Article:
Was your department educated about digital signatures if and when they were implemented? If not, why not? Have you printed a document to obtain a paper based signature because someone was having difficulty using their digital signature?
The signees (and their administrative staff) need to be part of the conversation around making such a system work — not just ICT personnel who often don’t see the behavioural obstacles standing in the way of real progress.
Take the example of a Band 1, Band 2 and Band 3, all of whom work in offices adjacent to each other with their own personal administrative staff. A centralised correspondence system to rationalise the requirements for multiple registration of a document to be signed would seem like a sensible idea. However, if the behaviour of administrative staff is not altered, then you end up with a scenario where a document may be registered three times in the centralised correspondence system as it makes its way from office to office.
The first challenge in migration to an electronic solution for document approval is break the constraints of archaic paper-based workflows. Most departments have recognised the advantage of transitioning to electronic filing and a range of records management systems, but that’s where the thinking is stalled.[pullquote] “The challenge for the SES is knowing whether you are actually signing the document that you are looking at … ” [/pullquote]
These systems must be accompanied by business approval workflows and data management policies in order to be effective, or you once again end up with a filing cabinet full of material where no one can find anything, or an overflowing digital inbox where you can’t differentiate and prioritise the most important thing that you should be looking at.
Workflows should recognise that it is possible for multiple stakeholders to review a document at the same time. To accomplish this, we need to break out of the mindset of routing a document in a serial fashion to always using a collaborative framework where people can provide endorsement and commentary at any time.
This could mean that signatures attesting to endorsement or approval are separated from the actual document and managed by a workflow system — capabilities that already exist in a number of commercial products.
The challenge for the senior executive service is knowing whether you are actually signing the document that you are looking at, when placing your signature into a signature management and approval system that is not the document itself.
The records management system in conjunction with the signature management system should provide absolute confidence and traceability between your digital signature and the document you are signing.
You may wonder if isn’t sensible to set up a system where you just digitally sign every document itself? Every time that a digital signature is placed within a document, it increases in size because a version of what you signed is embedded in the document. A large document that has five digital signatures is around five times the size of the original document.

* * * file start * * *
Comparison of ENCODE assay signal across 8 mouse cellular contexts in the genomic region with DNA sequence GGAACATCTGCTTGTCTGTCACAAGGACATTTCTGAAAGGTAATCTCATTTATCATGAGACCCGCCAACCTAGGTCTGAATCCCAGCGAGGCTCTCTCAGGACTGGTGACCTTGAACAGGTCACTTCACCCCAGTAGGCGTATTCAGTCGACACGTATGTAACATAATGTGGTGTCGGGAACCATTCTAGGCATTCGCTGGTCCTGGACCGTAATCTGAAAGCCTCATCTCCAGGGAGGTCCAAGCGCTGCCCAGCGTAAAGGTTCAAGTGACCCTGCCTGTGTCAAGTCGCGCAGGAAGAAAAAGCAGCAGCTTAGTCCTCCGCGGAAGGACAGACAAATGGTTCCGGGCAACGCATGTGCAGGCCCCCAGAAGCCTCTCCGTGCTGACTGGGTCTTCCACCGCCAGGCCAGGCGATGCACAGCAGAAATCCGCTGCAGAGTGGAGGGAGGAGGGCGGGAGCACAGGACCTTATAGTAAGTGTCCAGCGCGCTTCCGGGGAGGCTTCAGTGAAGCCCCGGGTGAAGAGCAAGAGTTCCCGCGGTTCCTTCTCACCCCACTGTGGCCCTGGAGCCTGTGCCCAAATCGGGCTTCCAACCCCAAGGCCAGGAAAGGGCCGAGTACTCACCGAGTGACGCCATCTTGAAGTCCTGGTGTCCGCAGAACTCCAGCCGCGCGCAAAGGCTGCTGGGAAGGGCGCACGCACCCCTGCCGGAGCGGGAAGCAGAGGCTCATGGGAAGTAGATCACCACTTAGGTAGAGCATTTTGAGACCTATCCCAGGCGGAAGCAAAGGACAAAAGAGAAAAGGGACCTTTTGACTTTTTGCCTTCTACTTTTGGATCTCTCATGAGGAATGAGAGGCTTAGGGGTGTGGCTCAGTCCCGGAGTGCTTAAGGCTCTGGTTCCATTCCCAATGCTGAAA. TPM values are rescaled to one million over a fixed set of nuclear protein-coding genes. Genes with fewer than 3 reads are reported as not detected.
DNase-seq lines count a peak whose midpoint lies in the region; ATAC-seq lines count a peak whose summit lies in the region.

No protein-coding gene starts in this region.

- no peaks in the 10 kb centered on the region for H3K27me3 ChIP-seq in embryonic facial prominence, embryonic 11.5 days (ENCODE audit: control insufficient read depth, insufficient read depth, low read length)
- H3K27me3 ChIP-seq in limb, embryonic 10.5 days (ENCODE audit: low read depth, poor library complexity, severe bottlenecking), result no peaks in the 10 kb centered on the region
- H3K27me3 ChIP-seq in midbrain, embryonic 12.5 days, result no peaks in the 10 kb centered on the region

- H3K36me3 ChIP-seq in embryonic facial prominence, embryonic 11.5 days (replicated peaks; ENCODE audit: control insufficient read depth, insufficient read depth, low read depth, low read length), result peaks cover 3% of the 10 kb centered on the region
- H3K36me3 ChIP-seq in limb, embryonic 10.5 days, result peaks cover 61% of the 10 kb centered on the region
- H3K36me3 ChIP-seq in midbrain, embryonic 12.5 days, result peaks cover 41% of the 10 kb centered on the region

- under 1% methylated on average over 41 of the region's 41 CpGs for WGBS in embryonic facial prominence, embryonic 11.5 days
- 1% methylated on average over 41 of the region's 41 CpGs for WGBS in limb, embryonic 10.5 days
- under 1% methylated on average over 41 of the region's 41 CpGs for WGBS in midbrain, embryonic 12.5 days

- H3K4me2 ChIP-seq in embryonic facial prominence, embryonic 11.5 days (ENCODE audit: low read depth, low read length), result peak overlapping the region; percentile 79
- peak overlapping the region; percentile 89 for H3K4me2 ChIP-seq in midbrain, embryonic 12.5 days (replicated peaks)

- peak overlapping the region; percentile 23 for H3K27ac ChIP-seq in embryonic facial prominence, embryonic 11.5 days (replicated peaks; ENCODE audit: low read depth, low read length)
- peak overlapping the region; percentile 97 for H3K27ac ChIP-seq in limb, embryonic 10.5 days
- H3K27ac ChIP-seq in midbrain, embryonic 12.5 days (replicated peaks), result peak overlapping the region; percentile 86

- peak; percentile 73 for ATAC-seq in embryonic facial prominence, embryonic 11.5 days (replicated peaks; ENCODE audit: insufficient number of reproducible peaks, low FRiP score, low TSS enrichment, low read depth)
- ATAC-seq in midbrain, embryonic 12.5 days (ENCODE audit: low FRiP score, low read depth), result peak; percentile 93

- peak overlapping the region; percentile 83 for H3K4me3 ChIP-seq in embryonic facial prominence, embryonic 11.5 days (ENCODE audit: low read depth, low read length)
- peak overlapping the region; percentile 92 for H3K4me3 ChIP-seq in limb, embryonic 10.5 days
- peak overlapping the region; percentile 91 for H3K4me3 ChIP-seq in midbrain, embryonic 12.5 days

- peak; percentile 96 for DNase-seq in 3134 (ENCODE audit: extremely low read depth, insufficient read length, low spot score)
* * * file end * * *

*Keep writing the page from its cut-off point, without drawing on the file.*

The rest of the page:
If the fourth signatory requests a change to the document, you need to stop, change the document and then re-start the signature cycle — once again creating a mammoth file to accurately capture the five digital signatures.
When you consider the hundreds and thousands of documents that are in various stages of approval or rework each day, you can imagine the amount of wasted storage when all you actually want is a neat summary of who has endorsed and who has approved a specific version of a document.
A signature or document approval system gets around this problem by flagging that your endorsement or approval is required, providing you with traceability to the document to be signed, and accurately recording a history of who has approved that document.
Govdex, GovCMS, Trim, Objective are all examples of commercial software that has been adapted or created to meet the needs of Australian governments. There are commercial products available today which provide document approval and digital signature management.
Perhaps one of the initiatives of the Digital Transformation Office might be to take a look at the various attempts across whole-of-government to try and get a head-start on solving problems that seem trivial in nature, but consume significant effort when tallied.
We stand to inherit significant benefit through a common and innovative efficient solution for this requirement. After all, while the business of each agency is fundamentally different in nature, no one can get away from the need to create information or knowledge, conduct consultation, seek approval and provide a record of those interaction.
Read more at The Mandarin: Learning from Australia’s past efforts in digital identity